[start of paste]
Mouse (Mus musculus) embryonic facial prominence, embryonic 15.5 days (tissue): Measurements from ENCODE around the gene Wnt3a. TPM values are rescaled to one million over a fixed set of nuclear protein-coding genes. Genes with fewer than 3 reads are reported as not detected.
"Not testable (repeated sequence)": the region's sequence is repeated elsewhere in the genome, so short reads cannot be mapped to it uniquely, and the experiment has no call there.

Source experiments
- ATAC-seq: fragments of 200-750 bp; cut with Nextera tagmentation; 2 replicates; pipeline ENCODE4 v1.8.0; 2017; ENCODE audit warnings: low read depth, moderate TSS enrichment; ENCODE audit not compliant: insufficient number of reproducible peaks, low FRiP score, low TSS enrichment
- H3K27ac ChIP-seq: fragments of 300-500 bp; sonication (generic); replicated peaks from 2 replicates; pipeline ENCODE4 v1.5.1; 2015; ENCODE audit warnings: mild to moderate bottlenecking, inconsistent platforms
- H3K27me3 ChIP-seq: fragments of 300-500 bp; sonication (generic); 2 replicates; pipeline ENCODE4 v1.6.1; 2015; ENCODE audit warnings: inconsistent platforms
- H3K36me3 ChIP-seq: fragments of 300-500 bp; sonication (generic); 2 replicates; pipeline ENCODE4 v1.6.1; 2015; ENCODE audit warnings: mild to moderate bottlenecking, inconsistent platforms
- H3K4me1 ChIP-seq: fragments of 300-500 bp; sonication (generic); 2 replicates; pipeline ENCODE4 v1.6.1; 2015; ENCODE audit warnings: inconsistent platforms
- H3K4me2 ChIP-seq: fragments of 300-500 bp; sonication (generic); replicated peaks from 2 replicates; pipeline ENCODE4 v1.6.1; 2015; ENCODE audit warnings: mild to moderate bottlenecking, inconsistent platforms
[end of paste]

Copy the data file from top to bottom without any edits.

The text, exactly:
Mouse (Mus musculus) embryonic facial prominence, embryonic 15.5 days (tissue): Measurements from ENCODE around the gene Wnt3a. TPM values are rescaled to one million over a fixed set of nuclear protein-coding genes. Genes with fewer than 3 reads are reported as not detected.
"Not testable (repeated sequence)": the region's sequence is repeated elsewhere in the genome, so short reads cannot be mapped to it uniquely, and the experiment has no call there.

Source experiments
- ATAC-seq: fragments of 200-750 bp; cut with Nextera tagmentation; 2 replicates; pipeline ENCODE4 v1.8.0; 2017; ENCODE audit warnings: low read depth, moderate TSS enrichment; ENCODE audit not compliant: insufficient number of reproducible peaks, low FRiP score, low TSS enrichment
- H3K27ac ChIP-seq: fragments of 300-500 bp; sonication (generic); replicated peaks from 2 replicates; pipeline ENCODE4 v1.5.1; 2015; ENCODE audit warnings: mild to moderate bottlenecking, inconsistent platforms
- H3K27me3 ChIP-seq: fragments of 300-500 bp; sonication (generic); 2 replicates; pipeline ENCODE4 v1.6.1; 2015; ENCODE audit warnings: inconsistent platforms
- H3K36me3 ChIP-seq: fragments of 300-500 bp; sonication (generic); 2 replicates; pipeline ENCODE4 v1.6.1; 2015; ENCODE audit warnings: mild to moderate bottlenecking, inconsistent platforms
- H3K4me1 ChIP-seq: fragments of 300-500 bp; sonication (generic); 2 replicates; pipeline ENCODE4 v1.6.1; 2015; ENCODE audit warnings: inconsistent platforms
- H3K4me2 ChIP-seq: fragments of 300-500 bp; sonication (generic); replicated peaks from 2 replicates; pipeline ENCODE4 v1.6.1; 2015; ENCODE audit warnings: mild to moderate bottlenecking, inconsistent platforms